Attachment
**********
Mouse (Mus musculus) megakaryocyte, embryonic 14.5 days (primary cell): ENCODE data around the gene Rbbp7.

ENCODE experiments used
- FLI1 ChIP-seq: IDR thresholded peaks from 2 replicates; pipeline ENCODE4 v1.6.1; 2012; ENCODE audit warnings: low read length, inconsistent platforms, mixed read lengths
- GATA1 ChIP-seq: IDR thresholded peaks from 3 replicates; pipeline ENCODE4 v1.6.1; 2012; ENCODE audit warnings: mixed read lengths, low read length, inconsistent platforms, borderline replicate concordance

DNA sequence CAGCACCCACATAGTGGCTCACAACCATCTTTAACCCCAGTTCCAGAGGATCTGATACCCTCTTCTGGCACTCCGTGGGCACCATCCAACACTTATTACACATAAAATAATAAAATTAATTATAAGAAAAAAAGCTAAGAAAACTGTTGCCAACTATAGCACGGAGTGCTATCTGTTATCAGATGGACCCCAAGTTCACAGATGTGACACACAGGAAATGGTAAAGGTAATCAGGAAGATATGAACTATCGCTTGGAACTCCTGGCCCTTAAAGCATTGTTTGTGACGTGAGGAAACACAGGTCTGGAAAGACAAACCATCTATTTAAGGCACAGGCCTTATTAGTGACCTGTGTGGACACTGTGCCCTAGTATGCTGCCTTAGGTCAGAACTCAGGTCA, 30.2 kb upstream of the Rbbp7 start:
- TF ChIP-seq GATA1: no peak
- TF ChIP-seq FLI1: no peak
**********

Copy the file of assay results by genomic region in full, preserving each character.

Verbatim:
Mouse (Mus musculus) megakaryocyte, embryonic 14.5 days (primary cell): ENCODE data around the gene Rbbp7.

ENCODE experiments used
- FLI1 ChIP-seq: IDR thresholded peaks from 2 replicates; pipeline ENCODE4 v1.6.1; 2012; ENCODE audit warnings: low read length, inconsistent platforms, mixed read lengths
- GATA1 ChIP-seq: IDR thresholded peaks from 3 replicates; pipeline ENCODE4 v1.6.1; 2012; ENCODE audit warnings: mixed read lengths, low read length, inconsistent platforms, borderline replicate concordance

DNA sequence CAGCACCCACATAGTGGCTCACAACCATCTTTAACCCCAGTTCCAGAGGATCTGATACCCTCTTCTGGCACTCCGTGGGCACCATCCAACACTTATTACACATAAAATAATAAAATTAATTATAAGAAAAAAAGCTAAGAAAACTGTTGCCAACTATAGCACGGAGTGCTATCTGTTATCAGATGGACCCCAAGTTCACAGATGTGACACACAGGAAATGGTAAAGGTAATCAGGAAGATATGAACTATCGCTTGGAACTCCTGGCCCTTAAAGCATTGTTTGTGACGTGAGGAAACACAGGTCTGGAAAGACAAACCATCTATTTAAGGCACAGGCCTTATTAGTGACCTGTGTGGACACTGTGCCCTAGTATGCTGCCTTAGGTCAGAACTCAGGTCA, 30.2 kb upstream of the Rbbp7 start:
- TF ChIP-seq GATA1: no peak
- TF ChIP-seq FLI1: no peak